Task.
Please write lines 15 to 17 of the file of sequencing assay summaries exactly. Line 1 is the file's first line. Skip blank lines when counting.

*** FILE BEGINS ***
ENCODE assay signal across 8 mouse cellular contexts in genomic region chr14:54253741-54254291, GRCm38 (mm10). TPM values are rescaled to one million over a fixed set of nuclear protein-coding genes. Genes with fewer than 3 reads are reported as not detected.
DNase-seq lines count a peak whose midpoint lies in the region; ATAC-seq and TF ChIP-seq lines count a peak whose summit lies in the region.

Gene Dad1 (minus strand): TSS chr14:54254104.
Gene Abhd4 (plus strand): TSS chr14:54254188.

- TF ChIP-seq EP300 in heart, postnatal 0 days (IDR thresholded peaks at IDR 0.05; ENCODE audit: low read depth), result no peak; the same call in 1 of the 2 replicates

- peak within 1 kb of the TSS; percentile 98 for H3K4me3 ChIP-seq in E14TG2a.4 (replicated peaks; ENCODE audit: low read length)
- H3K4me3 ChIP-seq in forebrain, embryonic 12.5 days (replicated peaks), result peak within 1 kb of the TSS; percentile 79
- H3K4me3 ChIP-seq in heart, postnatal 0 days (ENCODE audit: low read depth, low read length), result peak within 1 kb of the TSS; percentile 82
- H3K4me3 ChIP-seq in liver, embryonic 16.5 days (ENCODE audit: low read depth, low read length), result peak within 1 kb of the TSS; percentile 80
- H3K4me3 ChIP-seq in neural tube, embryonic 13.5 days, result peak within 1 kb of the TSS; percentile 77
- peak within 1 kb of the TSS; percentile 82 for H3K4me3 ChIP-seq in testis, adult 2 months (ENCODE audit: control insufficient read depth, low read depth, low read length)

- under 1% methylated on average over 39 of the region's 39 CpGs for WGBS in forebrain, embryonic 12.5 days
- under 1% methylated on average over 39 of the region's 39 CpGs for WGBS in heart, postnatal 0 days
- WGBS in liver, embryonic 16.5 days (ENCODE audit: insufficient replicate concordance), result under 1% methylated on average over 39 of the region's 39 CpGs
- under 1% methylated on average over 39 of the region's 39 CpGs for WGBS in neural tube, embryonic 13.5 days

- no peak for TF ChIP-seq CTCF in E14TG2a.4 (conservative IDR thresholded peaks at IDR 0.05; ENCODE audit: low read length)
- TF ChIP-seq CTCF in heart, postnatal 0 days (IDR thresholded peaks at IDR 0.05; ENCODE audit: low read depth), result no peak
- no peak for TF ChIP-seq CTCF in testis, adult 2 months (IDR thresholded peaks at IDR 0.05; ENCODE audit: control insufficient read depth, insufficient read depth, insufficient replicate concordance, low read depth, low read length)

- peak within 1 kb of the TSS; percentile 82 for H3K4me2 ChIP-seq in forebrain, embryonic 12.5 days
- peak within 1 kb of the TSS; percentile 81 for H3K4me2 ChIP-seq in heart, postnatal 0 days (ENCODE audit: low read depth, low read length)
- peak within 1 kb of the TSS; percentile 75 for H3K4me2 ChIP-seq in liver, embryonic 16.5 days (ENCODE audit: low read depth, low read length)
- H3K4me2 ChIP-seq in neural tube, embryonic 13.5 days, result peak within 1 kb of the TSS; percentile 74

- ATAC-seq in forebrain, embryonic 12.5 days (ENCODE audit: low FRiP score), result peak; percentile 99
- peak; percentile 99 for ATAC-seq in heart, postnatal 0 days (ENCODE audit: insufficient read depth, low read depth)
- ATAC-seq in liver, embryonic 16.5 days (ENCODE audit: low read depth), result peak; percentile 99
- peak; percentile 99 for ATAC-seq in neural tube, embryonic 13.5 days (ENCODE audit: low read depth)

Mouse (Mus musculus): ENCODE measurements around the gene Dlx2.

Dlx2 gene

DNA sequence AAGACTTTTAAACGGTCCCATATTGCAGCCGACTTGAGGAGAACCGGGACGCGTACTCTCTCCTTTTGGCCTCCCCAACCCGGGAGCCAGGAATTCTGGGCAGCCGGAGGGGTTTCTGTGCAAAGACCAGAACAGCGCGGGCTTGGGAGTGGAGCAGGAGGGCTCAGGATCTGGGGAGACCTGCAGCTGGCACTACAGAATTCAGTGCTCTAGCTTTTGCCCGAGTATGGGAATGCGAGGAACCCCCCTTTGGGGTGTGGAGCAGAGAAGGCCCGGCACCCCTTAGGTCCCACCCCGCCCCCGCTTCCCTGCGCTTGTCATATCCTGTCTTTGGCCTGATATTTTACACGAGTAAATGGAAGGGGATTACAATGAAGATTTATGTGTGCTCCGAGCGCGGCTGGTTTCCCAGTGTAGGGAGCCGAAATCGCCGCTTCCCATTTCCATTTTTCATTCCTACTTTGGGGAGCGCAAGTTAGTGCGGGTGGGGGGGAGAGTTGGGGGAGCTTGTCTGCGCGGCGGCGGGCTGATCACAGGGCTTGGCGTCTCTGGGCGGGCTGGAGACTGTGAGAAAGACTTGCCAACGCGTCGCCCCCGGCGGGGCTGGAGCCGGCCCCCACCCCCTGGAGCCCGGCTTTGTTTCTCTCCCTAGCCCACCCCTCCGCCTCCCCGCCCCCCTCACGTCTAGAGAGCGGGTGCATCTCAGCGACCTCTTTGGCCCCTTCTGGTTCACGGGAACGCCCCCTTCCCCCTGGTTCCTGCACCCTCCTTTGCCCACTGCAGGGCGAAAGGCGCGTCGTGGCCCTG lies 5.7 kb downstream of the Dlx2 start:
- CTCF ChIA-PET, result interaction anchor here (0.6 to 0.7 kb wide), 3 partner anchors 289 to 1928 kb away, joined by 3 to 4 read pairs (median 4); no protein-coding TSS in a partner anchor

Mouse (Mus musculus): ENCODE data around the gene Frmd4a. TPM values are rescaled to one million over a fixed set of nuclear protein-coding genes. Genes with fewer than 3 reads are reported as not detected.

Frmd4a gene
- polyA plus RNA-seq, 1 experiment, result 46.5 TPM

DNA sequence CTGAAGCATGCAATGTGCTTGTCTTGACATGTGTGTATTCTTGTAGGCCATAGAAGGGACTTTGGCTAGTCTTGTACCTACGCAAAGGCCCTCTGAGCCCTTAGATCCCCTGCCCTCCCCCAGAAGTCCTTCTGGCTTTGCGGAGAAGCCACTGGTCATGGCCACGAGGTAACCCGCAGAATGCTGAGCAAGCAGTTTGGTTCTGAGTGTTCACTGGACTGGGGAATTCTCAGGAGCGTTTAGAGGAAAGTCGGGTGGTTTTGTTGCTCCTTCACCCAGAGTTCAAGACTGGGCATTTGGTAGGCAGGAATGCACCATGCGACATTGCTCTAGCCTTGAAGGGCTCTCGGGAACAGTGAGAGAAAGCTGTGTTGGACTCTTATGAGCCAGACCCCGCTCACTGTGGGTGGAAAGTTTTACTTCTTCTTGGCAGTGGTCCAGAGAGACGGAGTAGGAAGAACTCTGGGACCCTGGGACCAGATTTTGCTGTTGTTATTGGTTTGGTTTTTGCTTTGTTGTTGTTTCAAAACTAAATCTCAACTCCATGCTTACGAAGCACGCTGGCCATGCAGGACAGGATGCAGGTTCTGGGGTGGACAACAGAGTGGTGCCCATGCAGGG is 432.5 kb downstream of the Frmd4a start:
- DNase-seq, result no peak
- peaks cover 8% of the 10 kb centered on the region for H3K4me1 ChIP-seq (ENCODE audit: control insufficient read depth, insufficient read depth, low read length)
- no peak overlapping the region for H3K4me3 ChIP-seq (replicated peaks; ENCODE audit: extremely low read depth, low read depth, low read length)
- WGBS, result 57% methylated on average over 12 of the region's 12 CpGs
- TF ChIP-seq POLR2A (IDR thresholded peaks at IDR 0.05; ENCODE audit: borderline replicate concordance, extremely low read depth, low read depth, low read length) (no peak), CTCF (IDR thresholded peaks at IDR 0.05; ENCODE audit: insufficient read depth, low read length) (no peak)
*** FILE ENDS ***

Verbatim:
- under 1% methylated on average over 39 of the region's 39 CpGs for WGBS in neural tube, embryonic 13.5 days

- no peak for TF ChIP-seq CTCF in E14TG2a.4 (conservative IDR thresholded peaks at IDR 0.05; ENCODE audit: low read length)
- TF ChIP-seq CTCF in heart, postnatal 0 days (IDR thresholded peaks at IDR 0.05; ENCODE audit: low read depth), result no peak